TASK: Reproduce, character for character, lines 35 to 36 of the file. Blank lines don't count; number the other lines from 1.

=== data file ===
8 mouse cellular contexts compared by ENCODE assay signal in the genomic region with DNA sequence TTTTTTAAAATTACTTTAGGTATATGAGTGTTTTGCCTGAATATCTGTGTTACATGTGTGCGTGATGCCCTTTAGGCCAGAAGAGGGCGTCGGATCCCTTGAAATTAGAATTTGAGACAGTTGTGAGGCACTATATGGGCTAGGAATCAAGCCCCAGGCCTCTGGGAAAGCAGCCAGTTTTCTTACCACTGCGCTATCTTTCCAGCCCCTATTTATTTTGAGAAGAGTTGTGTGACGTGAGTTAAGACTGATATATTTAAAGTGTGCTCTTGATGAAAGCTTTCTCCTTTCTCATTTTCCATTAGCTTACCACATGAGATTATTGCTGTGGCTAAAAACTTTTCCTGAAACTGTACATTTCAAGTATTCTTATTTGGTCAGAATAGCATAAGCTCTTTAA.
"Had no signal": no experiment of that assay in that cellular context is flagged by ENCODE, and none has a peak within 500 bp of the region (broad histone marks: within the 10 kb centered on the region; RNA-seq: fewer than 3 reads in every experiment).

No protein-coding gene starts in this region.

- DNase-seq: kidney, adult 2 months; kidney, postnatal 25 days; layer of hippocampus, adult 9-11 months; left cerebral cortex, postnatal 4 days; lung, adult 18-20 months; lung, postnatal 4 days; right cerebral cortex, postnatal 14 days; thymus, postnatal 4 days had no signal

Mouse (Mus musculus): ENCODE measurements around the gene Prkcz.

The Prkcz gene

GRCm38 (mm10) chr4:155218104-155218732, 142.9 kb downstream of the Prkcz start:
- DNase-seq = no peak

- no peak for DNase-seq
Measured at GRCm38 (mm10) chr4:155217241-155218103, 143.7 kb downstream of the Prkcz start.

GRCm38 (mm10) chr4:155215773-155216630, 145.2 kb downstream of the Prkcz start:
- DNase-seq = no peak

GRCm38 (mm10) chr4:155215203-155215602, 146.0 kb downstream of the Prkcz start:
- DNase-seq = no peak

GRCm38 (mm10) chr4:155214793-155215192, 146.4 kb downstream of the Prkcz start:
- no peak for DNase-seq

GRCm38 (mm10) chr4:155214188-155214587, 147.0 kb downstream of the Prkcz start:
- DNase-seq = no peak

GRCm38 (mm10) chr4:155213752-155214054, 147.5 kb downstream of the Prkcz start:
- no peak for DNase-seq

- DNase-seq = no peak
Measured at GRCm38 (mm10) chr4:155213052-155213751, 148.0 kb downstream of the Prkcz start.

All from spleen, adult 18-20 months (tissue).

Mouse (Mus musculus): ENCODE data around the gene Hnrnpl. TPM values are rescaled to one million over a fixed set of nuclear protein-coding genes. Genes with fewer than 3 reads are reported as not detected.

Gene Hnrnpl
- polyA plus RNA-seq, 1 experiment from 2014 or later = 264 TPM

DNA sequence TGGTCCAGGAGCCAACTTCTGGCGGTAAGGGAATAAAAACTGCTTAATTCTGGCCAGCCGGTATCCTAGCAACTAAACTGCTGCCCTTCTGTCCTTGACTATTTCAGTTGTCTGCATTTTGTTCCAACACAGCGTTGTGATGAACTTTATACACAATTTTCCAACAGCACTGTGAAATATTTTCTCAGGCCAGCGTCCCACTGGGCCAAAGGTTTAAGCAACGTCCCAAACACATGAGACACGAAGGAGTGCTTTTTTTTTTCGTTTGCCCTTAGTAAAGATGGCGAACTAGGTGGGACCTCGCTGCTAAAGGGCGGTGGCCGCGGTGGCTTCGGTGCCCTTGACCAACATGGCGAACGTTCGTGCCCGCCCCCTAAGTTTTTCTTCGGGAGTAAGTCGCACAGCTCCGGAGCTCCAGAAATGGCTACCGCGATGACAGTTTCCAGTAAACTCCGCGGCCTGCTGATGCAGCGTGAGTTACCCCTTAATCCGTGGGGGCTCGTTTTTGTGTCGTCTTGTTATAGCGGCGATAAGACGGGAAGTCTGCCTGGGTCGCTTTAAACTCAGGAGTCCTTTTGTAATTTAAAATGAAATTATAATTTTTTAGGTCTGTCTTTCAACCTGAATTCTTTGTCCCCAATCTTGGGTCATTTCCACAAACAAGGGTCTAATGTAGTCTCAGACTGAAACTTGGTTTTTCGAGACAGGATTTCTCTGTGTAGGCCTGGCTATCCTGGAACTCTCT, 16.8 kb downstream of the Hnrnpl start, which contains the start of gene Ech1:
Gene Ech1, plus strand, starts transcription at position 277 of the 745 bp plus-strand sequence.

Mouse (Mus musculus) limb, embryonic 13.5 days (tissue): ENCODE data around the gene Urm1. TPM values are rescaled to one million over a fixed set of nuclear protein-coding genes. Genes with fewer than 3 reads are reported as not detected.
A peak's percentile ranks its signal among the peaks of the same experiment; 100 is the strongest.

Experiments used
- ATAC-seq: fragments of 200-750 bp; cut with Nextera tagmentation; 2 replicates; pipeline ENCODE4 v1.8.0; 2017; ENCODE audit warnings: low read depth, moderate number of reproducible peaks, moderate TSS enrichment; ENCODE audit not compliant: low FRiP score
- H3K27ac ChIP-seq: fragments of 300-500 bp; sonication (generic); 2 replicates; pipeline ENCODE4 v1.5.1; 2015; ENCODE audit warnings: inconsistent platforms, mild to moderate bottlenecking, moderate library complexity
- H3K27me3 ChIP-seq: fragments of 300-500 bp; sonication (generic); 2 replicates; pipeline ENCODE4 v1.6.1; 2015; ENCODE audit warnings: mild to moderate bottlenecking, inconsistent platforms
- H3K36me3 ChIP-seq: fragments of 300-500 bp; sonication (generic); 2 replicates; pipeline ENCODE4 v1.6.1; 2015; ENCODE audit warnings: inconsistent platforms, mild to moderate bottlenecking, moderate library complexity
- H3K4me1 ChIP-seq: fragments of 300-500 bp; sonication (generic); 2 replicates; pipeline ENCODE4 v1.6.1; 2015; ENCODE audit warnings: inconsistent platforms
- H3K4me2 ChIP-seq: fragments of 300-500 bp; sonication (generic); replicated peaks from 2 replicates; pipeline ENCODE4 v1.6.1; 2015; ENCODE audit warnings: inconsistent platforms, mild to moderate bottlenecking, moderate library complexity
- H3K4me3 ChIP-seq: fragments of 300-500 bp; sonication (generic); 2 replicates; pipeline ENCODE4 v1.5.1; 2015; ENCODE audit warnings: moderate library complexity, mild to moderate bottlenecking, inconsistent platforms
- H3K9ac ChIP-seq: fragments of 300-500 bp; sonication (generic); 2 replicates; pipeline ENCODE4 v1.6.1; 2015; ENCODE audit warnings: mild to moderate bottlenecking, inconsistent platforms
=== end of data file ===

- H3K36me3 ChIP-seq: fragments of 300-500 bp; sonication (generic); 2 replicates; pipeline ENCODE4 v1.6.1; 2015; ENCODE audit warnings: inconsistent platforms, mild to moderate bottlenecking, moderate library complexity
- H3K4me1 ChIP-seq: fragments of 300-500 bp; sonication (generic); 2 replicates; pipeline ENCODE4 v1.6.1; 2015; ENCODE audit warnings: inconsistent platforms